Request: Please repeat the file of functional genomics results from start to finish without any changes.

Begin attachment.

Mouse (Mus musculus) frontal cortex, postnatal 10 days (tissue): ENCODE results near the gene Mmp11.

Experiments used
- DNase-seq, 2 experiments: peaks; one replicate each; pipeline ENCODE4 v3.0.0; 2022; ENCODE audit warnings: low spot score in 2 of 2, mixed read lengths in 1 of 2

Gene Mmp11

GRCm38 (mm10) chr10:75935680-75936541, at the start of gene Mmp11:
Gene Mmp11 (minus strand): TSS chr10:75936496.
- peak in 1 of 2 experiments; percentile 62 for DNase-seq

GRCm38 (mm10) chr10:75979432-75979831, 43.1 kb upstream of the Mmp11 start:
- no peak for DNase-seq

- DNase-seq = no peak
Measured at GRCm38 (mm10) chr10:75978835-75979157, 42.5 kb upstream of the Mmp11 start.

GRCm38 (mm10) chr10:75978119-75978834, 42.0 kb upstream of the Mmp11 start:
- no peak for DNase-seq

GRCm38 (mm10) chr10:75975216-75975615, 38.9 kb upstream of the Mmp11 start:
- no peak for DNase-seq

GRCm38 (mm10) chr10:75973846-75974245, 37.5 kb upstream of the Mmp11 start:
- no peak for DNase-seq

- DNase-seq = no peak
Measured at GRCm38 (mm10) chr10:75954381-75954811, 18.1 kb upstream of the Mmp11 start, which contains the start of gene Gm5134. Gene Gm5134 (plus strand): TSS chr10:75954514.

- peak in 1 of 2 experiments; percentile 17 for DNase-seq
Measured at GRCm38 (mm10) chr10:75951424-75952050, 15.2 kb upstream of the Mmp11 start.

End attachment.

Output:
Mouse (Mus musculus) frontal cortex, postnatal 10 days (tissue): ENCODE results near the gene Mmp11.

Experiments used
- DNase-seq, 2 experiments: peaks; one replicate each; pipeline ENCODE4 v3.0.0; 2022; ENCODE audit warnings: low spot score in 2 of 2, mixed read lengths in 1 of 2

Gene Mmp11

GRCm38 (mm10) chr10:75935680-75936541, at the start of gene Mmp11:
Gene Mmp11 (minus strand): TSS chr10:75936496.
- peak in 1 of 2 experiments; percentile 62 for DNase-seq

GRCm38 (mm10) chr10:75979432-75979831, 43.1 kb upstream of the Mmp11 start:
- no peak for DNase-seq

- DNase-seq = no peak
Measured at GRCm38 (mm10) chr10:75978835-75979157, 42.5 kb upstream of the Mmp11 start.

GRCm38 (mm10) chr10:75978119-75978834, 42.0 kb upstream of the Mmp11 start:
- no peak for DNase-seq

GRCm38 (mm10) chr10:75975216-75975615, 38.9 kb upstream of the Mmp11 start:
- no peak for DNase-seq

GRCm38 (mm10) chr10:75973846-75974245, 37.5 kb upstream of the Mmp11 start:
- no peak for DNase-seq

- DNase-seq = no peak
Measured at GRCm38 (mm10) chr10:75954381-75954811, 18.1 kb upstream of the Mmp11 start, which contains the start of gene Gm5134. Gene Gm5134 (plus strand): TSS chr10:75954514.

- peak in 1 of 2 experiments; percentile 17 for DNase-seq
Measured at GRCm38 (mm10) chr10:75951424-75952050, 15.2 kb upstream of the Mmp11 start.